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The Tale of Timothy Turtle by Arthur Scott Bailey, II. An Old-Timer

It was pleasant for Timothy Turtle that he lived in Black Creek, for he was very fond of fishing. If he had happened to make his home among the rocks on the top of Blue Mountain he would have had to travel a long way to find even a trout stream. But in Black Creek there were fish right in his dooryard, one may say.

It was lucky for him, too, that he liked fish to eat. And whenever he wanted a change of food the creek was a good place in which to find a frog, or perhaps a foolish duckling who had not learned to be careful.

It was no wonder that all the mother birds in the neighborhood used to warn their children to beware of Timothy Turtle. Did not Long Bill Wren, who lived among the reeds on the bank of Black Creek, have a narrow escape when he was only a few weeks old?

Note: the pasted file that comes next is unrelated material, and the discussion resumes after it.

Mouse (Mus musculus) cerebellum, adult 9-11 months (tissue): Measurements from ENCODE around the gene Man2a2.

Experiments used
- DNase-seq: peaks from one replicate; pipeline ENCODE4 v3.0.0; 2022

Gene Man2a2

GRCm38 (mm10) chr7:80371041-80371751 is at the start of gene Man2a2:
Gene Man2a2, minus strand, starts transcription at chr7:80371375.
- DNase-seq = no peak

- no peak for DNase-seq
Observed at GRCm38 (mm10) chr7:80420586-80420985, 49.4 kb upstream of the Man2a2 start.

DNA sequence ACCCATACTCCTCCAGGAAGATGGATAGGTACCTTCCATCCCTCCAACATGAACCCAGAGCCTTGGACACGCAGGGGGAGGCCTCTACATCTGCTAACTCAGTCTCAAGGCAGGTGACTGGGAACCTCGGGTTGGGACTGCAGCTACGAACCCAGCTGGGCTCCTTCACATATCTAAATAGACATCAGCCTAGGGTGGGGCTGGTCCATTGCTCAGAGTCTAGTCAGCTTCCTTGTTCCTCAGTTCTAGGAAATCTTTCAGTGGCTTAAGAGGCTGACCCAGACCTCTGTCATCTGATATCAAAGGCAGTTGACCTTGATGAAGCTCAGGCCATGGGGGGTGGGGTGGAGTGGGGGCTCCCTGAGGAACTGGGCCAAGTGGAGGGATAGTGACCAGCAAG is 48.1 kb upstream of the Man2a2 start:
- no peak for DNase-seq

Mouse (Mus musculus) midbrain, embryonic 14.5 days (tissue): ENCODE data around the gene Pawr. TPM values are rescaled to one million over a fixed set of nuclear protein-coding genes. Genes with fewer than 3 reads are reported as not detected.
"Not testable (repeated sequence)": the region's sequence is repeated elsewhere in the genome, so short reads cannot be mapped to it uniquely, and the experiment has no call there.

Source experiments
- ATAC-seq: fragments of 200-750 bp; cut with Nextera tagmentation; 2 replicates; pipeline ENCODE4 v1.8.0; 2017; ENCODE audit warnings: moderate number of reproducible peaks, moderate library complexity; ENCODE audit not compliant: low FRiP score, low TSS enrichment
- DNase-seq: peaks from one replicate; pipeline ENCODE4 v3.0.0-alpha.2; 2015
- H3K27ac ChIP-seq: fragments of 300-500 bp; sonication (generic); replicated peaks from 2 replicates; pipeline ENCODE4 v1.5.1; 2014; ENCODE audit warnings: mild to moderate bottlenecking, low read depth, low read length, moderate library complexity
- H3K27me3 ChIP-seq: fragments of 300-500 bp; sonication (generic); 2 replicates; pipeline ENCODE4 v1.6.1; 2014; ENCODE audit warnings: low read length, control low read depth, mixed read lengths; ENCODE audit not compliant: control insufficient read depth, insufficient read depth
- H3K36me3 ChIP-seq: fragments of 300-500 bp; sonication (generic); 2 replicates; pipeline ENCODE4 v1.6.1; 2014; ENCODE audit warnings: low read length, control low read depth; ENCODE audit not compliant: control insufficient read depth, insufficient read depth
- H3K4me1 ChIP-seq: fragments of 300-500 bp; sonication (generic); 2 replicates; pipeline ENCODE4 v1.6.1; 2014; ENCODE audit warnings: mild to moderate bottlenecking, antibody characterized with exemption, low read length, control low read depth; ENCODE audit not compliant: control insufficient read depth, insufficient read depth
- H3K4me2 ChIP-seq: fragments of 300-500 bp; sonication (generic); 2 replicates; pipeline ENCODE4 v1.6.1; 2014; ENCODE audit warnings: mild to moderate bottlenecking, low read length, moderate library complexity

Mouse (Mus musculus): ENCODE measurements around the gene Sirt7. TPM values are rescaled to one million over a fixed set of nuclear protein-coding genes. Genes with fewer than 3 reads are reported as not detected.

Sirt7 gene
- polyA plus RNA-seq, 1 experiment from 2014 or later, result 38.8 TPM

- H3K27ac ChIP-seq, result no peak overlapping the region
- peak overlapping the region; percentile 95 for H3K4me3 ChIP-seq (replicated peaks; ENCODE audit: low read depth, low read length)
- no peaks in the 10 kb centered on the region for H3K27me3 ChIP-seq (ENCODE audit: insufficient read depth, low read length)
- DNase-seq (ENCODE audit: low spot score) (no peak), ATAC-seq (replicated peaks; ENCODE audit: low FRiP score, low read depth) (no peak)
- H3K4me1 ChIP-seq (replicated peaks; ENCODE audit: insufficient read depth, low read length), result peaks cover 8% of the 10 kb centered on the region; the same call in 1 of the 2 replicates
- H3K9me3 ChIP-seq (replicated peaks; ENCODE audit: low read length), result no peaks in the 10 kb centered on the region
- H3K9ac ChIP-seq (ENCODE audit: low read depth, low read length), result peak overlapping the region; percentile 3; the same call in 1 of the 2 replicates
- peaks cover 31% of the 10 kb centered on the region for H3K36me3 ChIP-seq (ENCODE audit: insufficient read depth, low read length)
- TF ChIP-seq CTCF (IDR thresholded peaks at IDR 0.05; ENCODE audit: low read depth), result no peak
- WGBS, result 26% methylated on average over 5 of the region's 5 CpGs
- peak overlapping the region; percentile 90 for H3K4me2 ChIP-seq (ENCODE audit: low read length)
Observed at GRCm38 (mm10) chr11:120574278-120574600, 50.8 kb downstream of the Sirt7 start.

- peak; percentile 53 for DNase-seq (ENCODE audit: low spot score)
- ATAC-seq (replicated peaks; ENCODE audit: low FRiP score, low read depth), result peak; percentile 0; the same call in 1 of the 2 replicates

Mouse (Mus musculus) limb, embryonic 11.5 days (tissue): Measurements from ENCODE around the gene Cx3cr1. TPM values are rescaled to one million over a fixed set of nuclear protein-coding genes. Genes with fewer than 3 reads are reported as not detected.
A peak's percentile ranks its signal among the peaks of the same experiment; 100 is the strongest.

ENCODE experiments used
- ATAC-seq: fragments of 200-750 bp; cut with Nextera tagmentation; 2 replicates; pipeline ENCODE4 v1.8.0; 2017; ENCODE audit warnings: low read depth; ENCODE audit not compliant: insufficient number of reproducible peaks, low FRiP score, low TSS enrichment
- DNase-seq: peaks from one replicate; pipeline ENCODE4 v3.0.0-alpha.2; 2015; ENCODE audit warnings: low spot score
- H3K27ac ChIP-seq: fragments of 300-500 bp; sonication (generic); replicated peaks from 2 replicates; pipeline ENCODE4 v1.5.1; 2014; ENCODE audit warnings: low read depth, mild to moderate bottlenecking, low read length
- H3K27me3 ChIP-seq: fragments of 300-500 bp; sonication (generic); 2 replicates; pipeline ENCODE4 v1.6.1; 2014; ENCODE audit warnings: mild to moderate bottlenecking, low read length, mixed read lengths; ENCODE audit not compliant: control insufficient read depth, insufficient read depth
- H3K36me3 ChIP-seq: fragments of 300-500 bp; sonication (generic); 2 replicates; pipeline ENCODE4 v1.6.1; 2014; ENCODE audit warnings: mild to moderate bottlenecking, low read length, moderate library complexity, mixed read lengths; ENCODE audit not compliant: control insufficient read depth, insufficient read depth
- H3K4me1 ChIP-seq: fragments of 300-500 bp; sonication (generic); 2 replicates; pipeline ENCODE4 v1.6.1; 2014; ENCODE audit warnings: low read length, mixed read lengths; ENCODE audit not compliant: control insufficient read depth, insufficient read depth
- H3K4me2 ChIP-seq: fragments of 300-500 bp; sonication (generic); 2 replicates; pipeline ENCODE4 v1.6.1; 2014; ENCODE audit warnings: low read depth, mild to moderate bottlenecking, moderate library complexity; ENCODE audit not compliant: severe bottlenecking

He had just learned to fly. And although his mother had told him not to leave the bank, he disobeyed her. When she was not watching him he sailed over the water for the first time in his life and alighted on a flat object on top of a rock.

Bill supposed it was a stone that he was sitting on. And he felt so proud of what he had done that he cried, "Look! Oh, look!"

His poor mother was dreadfully frightened when she saw him.

"Come back!" she shrieked. "You're in great danger!"

So Bill flew back to the bank as fast as he could go.

"What have I told you about Timothy Turtle?" his mother asked him sharply.

"You've said to keep away from him, or he might eat me," young Bill faltered.

"Exactly!" his mother cried. "And the moment I glance away, here you go and sit right on his back! It's a wonder you're alive."

Her son hung his head. And never again did he pick out a perch until he was sure it wasn't old Mr. Turtle.

When he was older, and had children of his own, Long Bill often remarked that it was too bad Mr. Turtle didn't live in some other place. "He makes my wife so nervous!" he used to exclaim. "With a new brood of at least a half-dozen youngsters to take care of every summer one has to watch sharp for Mr. Turtle whenever the children play near the water." And Long Bill always took pains to tell his children of his own adventure with Timothy Turtle and warn them not to make such a mistake.